March 18, 2014
On Thursday March 6th President Obama spoke at the White House on the referendum and the issue of Crimea. In his prepared remarks, Obama stated categorically that the United States would not recognize the results of the Crimean referendum. He argued that the it would violate both the “Ukrainian Constitution and international law.” Obama kept the comedy coming when he noted that, “In 2014 we are well beyond the days when borders can be redrawn over the heads of democratic leaders.” As with all statements made by the US government, and the President specifically, this must be contextualized and deconstructed in order to be effectively critiqued.
First and foremost is the question of democracy and, more specifically, how exactly Washington is choosing to define this gravely abused word. In referring to the so-called “interim government” in Kiev, headed by Yatsenyuk and his associates, as “democratic leaders”, Obama demonstrates either a complete lack of understanding of the word democracy, or as I think is more likely, an utter contempt for democratic principles. By referring to an unelected entity that has seized political power in Kiev by force, and through collaboration with Nazi elements, as “democratic leaders,” Obama exposes himself and his administration to be cynical opportunists whose interests rest not in democracy but in a geopolitical agenda guided solely by strategic interests.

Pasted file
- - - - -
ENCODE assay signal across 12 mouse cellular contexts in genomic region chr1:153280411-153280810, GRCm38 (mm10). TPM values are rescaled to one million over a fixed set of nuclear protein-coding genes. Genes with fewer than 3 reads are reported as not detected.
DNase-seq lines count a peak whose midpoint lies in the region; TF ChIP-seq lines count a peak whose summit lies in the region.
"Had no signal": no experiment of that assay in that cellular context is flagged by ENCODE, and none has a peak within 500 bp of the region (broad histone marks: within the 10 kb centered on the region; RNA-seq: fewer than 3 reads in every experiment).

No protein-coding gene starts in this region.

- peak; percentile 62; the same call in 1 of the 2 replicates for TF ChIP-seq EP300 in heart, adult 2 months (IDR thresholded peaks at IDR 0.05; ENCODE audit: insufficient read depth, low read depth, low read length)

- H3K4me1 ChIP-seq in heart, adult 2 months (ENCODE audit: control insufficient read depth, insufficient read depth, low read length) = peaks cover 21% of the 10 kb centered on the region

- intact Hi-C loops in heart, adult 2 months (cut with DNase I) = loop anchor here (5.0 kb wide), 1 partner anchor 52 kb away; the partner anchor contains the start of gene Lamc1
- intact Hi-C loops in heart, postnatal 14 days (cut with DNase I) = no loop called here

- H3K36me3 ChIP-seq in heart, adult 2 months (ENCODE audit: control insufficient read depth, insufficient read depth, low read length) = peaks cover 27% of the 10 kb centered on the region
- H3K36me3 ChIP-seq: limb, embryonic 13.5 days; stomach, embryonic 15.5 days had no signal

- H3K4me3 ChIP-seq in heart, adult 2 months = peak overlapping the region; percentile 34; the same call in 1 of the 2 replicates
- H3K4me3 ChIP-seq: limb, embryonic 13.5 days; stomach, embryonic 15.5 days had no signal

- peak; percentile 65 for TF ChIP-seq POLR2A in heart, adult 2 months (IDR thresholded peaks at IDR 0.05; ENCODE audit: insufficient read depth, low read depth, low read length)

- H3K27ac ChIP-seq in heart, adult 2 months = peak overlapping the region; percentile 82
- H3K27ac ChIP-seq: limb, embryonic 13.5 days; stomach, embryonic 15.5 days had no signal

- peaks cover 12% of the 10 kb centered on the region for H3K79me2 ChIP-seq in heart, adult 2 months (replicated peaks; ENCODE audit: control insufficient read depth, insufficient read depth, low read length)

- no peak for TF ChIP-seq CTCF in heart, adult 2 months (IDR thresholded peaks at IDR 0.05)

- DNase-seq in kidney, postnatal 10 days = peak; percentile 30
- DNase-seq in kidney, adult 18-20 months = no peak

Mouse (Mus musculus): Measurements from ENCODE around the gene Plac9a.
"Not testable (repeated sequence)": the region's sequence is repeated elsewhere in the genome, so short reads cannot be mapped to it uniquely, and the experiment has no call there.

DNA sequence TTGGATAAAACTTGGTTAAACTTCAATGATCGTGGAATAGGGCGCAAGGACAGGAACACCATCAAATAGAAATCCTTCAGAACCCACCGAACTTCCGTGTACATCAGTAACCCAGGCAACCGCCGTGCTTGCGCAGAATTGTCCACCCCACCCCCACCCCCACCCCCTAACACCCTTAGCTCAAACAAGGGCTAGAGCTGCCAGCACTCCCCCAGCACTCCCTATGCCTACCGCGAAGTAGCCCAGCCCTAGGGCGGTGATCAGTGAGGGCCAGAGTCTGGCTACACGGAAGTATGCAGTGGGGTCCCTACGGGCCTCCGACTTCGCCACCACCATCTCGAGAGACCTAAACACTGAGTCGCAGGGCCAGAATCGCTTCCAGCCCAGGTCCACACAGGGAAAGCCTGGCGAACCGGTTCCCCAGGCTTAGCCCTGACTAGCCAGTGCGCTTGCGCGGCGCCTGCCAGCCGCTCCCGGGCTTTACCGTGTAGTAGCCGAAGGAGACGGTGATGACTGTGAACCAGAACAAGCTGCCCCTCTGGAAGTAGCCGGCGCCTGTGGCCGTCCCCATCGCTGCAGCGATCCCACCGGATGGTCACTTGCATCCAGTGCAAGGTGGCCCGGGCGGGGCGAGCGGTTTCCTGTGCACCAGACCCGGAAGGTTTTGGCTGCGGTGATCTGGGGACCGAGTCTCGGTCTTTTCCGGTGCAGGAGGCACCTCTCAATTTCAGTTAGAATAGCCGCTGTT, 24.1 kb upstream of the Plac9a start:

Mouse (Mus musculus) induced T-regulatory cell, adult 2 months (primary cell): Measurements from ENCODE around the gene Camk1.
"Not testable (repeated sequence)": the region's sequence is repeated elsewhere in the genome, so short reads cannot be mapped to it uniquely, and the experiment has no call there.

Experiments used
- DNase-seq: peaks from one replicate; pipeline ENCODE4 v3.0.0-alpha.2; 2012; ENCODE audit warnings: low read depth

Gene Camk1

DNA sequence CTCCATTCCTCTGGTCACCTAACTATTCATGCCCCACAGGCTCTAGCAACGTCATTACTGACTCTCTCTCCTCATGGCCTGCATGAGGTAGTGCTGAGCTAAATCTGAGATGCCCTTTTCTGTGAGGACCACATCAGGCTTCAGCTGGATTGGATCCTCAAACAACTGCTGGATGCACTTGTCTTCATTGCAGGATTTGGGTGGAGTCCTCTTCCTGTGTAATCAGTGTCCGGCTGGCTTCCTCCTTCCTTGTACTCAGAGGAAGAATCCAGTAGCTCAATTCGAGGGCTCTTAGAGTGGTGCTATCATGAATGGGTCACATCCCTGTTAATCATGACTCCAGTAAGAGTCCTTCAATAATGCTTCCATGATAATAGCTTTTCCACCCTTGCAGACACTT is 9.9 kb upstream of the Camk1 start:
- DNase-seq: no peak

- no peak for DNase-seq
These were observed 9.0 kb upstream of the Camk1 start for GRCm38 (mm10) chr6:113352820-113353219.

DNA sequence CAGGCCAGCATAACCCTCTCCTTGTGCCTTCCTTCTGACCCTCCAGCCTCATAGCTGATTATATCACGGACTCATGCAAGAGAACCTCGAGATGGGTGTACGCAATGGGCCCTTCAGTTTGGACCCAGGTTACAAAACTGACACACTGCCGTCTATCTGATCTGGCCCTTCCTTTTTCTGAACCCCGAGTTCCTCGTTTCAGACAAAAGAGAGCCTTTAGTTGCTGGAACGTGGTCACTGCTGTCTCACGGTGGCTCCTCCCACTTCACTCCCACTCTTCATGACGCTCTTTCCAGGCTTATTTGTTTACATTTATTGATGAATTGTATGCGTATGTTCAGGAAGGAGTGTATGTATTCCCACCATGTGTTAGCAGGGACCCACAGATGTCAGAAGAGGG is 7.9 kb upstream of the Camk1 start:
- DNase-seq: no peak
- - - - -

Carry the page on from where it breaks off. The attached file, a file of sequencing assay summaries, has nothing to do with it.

Naturally, the references to the Ukrainian Constitution and international law are also deeply disingenuous. Obama, and the US imperial system more generally, speak of international law purely when it suits their interests, eschewing it completely when it does not. This fact has been illustrated quite clearly with Washington’s wars of aggression throughout that last two decades, including the illegal wars in Afghanistan, Iraq, and Libya, not to mention the habitual violations of international law in Somalia, Yemen, Pakistan and around the world.
The most significant point here is that the US recognizes democracy and international law only when it suits their interests. Moreover, US hypocrisy regarding democracy becomes self evident if one examines the recent historical precedents of Kosovo and South Sudan. In both these cases, precisely the same individuals who today cry about international law and argue against the democratic right of Crimea to determine its own future, were then eloquently and unabashedly in favor of precisely the same sort “democratic aspirations.”